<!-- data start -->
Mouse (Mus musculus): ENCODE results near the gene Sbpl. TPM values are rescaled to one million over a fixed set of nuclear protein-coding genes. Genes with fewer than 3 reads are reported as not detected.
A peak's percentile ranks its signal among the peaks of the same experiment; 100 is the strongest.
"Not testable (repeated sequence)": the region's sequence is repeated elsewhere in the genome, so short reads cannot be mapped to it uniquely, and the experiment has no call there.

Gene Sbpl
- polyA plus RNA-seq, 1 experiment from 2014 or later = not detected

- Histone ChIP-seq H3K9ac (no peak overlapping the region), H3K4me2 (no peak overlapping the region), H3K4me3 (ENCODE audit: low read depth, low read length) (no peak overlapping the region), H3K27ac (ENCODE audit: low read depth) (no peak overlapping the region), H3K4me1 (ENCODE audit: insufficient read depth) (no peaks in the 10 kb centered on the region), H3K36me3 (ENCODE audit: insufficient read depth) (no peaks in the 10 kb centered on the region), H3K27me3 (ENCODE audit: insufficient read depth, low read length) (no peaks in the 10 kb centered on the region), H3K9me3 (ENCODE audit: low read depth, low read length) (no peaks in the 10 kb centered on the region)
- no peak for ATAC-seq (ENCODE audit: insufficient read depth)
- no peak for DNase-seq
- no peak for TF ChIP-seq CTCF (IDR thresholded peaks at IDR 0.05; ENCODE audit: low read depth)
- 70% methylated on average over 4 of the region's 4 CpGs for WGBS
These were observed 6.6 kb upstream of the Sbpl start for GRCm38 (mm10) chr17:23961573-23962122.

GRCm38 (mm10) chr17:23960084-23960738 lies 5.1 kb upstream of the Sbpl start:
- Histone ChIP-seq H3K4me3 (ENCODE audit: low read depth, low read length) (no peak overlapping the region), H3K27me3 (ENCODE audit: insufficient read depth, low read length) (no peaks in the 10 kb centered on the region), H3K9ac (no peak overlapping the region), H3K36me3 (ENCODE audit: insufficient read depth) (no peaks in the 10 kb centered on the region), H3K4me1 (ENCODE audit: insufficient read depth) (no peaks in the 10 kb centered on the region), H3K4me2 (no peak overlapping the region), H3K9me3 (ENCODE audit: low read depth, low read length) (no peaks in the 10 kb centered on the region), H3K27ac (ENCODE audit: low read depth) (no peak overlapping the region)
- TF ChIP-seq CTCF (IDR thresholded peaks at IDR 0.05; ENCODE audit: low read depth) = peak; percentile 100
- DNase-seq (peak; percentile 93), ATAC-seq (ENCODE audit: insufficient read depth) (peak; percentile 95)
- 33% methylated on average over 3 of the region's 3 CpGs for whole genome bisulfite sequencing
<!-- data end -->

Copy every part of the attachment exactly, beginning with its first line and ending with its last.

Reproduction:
Mouse (Mus musculus): ENCODE results near the gene Sbpl. TPM values are rescaled to one million over a fixed set of nuclear protein-coding genes. Genes with fewer than 3 reads are reported as not detected.
A peak's percentile ranks its signal among the peaks of the same experiment; 100 is the strongest.
"Not testable (repeated sequence)": the region's sequence is repeated elsewhere in the genome, so short reads cannot be mapped to it uniquely, and the experiment has no call there.

Gene Sbpl
- polyA plus RNA-seq, 1 experiment from 2014 or later = not detected

- Histone ChIP-seq H3K9ac (no peak overlapping the region), H3K4me2 (no peak overlapping the region), H3K4me3 (ENCODE audit: low read depth, low read length) (no peak overlapping the region), H3K27ac (ENCODE audit: low read depth) (no peak overlapping the region), H3K4me1 (ENCODE audit: insufficient read depth) (no peaks in the 10 kb centered on the region), H3K36me3 (ENCODE audit: insufficient read depth) (no peaks in the 10 kb centered on the region), H3K27me3 (ENCODE audit: insufficient read depth, low read length) (no peaks in the 10 kb centered on the region), H3K9me3 (ENCODE audit: low read depth, low read length) (no peaks in the 10 kb centered on the region)
- no peak for ATAC-seq (ENCODE audit: insufficient read depth)
- no peak for DNase-seq
- no peak for TF ChIP-seq CTCF (IDR thresholded peaks at IDR 0.05; ENCODE audit: low read depth)
- 70% methylated on average over 4 of the region's 4 CpGs for WGBS
These were observed 6.6 kb upstream of the Sbpl start for GRCm38 (mm10) chr17:23961573-23962122.

GRCm38 (mm10) chr17:23960084-23960738 lies 5.1 kb upstream of the Sbpl start:
- Histone ChIP-seq H3K4me3 (ENCODE audit: low read depth, low read length) (no peak overlapping the region), H3K27me3 (ENCODE audit: insufficient read depth, low read length) (no peaks in the 10 kb centered on the region), H3K9ac (no peak overlapping the region), H3K36me3 (ENCODE audit: insufficient read depth) (no peaks in the 10 kb centered on the region), H3K4me1 (ENCODE audit: insufficient read depth) (no peaks in the 10 kb centered on the region), H3K4me2 (no peak overlapping the region), H3K9me3 (ENCODE audit: low read depth, low read length) (no peaks in the 10 kb centered on the region), H3K27ac (ENCODE audit: low read depth) (no peak overlapping the region)
- TF ChIP-seq CTCF (IDR thresholded peaks at IDR 0.05; ENCODE audit: low read depth) = peak; percentile 100
- DNase-seq (peak; percentile 93), ATAC-seq (ENCODE audit: insufficient read depth) (peak; percentile 95)
- 33% methylated on average over 3 of the region's 3 CpGs for whole genome bisulfite sequencing